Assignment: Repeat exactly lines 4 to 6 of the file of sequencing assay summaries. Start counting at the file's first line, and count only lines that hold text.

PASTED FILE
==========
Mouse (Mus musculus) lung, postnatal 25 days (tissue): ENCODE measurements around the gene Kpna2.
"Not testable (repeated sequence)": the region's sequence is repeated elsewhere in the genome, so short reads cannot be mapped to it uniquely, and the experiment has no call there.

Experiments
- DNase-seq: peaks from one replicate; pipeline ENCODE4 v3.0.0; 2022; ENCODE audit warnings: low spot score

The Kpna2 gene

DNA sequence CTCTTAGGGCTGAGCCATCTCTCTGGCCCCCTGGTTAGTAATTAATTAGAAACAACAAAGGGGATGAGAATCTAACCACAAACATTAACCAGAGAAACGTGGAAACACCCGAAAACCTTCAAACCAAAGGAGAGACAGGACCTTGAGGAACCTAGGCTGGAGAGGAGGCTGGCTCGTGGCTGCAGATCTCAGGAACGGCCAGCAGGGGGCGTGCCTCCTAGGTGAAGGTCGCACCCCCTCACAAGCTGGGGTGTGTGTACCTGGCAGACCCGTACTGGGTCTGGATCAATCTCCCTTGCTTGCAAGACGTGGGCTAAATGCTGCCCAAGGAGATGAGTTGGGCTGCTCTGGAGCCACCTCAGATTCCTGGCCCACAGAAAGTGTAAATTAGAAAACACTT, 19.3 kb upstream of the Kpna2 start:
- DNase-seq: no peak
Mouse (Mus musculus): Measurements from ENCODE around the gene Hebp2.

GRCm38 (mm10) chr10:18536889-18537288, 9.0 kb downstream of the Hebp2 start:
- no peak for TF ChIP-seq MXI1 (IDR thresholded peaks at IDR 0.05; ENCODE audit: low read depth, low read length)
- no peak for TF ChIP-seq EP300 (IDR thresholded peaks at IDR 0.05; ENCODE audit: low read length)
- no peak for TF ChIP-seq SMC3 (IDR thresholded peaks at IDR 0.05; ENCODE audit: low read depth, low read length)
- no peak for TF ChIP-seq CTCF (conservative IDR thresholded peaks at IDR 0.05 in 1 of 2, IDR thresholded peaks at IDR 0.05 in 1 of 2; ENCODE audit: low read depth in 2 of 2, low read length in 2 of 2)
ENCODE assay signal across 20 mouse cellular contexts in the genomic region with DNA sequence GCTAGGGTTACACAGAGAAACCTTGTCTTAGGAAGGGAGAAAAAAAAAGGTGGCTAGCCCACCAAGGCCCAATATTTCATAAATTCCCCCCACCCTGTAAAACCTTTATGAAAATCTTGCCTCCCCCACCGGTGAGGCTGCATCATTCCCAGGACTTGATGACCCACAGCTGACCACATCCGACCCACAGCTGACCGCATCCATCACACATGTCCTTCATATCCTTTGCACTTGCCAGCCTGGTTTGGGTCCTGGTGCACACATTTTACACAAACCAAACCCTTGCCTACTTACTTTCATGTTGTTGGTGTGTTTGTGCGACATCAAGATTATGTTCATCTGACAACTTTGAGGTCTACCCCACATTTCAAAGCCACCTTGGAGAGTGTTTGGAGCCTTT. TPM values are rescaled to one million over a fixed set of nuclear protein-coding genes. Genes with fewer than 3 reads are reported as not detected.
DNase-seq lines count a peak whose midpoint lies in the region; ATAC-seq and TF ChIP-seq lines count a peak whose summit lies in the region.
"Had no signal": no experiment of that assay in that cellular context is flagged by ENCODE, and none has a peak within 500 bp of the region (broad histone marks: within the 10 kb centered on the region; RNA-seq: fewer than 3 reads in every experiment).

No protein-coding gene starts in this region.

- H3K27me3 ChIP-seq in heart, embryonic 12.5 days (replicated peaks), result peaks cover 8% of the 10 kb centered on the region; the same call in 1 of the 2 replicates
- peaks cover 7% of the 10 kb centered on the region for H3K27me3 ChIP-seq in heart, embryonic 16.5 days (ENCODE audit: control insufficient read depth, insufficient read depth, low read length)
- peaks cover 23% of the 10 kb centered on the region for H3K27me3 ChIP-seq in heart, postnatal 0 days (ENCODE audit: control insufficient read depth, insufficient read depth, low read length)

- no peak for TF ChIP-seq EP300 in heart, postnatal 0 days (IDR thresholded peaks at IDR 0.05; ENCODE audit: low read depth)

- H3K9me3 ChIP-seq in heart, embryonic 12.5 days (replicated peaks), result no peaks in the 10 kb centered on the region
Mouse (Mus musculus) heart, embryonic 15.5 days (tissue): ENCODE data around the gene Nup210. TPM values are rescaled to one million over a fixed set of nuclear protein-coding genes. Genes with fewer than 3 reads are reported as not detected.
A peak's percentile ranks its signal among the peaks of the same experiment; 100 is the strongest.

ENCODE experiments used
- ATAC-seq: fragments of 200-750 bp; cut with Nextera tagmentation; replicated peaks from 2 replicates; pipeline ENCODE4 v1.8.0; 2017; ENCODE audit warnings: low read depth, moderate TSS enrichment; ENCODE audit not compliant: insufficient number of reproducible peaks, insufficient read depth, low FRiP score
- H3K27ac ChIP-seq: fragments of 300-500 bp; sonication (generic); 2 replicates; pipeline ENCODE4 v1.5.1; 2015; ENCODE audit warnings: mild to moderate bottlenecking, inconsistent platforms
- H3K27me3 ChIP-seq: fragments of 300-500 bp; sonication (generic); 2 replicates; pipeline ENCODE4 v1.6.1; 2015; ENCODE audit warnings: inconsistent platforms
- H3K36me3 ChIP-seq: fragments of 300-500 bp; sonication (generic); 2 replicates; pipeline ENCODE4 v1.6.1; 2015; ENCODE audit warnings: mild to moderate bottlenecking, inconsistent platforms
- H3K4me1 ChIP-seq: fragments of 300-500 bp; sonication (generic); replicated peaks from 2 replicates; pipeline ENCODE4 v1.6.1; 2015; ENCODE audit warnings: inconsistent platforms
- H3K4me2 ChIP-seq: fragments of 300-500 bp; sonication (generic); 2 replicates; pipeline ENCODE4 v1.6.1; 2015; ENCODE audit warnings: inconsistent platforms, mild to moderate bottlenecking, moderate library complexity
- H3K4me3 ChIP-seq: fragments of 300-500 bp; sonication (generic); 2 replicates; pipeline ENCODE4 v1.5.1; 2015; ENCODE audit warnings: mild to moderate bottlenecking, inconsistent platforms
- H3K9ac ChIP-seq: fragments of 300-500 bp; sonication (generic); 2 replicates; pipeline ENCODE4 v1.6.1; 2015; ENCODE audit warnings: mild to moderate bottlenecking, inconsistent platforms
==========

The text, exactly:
- DNase-seq: peaks from one replicate; pipeline ENCODE4 v3.0.0; 2022; ENCODE audit warnings: low spot score

The Kpna2 gene

DNA sequence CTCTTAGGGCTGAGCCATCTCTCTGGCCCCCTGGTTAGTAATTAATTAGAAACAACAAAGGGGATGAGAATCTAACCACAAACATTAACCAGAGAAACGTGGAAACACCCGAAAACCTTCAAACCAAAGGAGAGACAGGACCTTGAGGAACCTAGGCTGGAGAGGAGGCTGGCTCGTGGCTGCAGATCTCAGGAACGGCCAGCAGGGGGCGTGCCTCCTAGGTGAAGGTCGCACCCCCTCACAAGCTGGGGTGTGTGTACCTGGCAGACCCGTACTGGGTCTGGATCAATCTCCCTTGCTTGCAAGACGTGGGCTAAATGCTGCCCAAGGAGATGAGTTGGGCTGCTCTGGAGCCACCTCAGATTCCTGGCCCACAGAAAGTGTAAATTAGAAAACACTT, 19.3 kb upstream of the Kpna2 start: